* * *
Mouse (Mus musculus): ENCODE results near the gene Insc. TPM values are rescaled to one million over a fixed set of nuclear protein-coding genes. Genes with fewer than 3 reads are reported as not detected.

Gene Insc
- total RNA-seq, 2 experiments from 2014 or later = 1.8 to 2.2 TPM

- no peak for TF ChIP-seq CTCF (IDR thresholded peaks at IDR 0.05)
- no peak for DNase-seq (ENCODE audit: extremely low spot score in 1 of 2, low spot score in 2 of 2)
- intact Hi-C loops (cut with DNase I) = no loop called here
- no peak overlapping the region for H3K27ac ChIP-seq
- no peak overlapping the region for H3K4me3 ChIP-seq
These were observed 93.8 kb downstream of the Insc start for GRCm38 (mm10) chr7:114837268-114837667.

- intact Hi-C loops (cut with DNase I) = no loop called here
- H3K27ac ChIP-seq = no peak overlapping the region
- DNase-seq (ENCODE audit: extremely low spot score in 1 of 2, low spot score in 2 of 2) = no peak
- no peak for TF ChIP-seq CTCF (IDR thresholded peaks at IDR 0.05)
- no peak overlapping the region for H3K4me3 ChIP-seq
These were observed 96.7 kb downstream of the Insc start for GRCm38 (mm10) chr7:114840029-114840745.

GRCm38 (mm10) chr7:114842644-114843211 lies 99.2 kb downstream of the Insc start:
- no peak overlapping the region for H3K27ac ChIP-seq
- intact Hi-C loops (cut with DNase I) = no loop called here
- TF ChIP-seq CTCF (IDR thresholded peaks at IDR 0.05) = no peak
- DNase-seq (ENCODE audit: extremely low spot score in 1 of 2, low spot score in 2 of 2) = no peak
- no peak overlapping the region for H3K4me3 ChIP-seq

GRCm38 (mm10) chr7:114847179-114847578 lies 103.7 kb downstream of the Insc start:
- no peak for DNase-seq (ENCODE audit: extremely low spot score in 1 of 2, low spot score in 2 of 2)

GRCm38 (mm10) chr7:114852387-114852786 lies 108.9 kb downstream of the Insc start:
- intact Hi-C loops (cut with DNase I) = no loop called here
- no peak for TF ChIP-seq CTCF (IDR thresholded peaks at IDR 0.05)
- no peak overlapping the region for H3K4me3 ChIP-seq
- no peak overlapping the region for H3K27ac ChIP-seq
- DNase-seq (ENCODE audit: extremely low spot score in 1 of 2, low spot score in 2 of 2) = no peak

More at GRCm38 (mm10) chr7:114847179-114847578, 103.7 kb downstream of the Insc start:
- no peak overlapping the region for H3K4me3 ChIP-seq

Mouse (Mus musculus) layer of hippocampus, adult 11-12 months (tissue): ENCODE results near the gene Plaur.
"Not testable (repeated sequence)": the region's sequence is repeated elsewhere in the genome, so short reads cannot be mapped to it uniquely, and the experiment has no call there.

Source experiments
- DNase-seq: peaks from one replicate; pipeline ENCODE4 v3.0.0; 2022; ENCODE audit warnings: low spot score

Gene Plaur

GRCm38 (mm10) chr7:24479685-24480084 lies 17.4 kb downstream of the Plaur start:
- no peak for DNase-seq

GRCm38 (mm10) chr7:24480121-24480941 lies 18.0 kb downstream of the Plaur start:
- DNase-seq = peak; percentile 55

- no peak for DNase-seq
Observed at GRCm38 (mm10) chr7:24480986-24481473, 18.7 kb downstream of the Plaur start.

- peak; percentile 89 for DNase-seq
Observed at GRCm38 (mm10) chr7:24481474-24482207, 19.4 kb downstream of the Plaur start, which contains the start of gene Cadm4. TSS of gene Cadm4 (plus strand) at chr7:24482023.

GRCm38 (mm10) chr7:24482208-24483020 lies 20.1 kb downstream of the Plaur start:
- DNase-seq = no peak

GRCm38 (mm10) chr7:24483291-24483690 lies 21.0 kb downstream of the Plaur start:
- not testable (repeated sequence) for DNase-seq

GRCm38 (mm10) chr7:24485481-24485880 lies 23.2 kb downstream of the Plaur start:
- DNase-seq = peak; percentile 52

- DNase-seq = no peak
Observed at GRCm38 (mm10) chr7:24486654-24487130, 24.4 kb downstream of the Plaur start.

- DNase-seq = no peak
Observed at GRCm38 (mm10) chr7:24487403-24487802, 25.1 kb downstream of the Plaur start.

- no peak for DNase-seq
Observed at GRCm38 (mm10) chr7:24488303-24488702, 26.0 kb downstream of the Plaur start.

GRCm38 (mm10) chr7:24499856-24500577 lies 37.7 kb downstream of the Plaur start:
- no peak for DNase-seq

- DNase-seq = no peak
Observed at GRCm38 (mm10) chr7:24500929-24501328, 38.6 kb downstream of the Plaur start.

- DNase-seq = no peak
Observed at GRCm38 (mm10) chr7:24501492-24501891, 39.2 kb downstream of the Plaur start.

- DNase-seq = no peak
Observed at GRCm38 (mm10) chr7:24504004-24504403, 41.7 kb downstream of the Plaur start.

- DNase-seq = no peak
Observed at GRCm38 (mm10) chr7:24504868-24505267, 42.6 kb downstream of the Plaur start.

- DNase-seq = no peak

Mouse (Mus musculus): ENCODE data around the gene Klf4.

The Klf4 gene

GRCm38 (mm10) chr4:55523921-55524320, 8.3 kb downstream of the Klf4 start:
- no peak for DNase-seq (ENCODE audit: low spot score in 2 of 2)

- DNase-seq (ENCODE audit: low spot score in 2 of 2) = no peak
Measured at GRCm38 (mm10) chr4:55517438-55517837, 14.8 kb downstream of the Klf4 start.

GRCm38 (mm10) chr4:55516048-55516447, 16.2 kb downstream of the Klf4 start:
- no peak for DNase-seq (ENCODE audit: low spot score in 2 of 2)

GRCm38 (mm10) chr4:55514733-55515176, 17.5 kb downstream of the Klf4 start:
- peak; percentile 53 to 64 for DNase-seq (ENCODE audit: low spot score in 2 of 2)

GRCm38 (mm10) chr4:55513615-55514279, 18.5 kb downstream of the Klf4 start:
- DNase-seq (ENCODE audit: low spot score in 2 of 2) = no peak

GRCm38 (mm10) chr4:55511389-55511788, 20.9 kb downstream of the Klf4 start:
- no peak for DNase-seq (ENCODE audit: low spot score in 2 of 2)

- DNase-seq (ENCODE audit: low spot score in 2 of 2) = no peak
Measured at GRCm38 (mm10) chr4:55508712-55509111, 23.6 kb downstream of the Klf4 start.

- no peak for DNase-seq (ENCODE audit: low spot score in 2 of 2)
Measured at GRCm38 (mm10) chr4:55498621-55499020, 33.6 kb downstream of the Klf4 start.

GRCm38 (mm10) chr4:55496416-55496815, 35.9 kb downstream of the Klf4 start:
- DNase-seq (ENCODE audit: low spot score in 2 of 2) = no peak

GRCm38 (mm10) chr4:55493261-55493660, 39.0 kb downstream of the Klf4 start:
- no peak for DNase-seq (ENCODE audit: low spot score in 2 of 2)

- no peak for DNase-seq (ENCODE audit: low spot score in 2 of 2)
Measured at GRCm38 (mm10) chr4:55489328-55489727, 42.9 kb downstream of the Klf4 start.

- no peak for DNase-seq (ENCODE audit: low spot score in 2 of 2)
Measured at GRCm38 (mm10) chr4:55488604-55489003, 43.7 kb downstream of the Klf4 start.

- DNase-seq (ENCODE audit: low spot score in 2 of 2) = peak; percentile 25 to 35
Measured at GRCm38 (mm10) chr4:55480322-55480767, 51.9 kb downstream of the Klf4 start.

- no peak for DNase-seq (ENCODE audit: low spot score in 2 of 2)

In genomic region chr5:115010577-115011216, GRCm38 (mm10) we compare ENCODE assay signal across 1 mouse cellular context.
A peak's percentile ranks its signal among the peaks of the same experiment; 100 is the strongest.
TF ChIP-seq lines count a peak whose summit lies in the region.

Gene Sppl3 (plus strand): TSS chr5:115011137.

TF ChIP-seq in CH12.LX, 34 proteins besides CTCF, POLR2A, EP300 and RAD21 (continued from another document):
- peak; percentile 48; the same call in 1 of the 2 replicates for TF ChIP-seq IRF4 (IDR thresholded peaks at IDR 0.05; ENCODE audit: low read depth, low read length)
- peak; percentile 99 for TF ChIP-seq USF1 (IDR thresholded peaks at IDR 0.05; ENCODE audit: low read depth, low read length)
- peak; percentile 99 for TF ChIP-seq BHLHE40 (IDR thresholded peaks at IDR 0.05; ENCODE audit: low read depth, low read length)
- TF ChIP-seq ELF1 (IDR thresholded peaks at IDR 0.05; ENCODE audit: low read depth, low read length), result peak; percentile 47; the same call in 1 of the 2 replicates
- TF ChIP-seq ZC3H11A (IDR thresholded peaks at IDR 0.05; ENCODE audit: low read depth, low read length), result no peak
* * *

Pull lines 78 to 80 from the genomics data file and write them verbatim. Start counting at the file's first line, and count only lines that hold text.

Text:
GRCm38 (mm10) chr4:55513615-55514279, 18.5 kb downstream of the Klf4 start:
- DNase-seq (ENCODE audit: low spot score in 2 of 2) = no peak

GRCm38 (mm10) chr4:55511389-55511788, 20.9 kb downstream of the Klf4 start: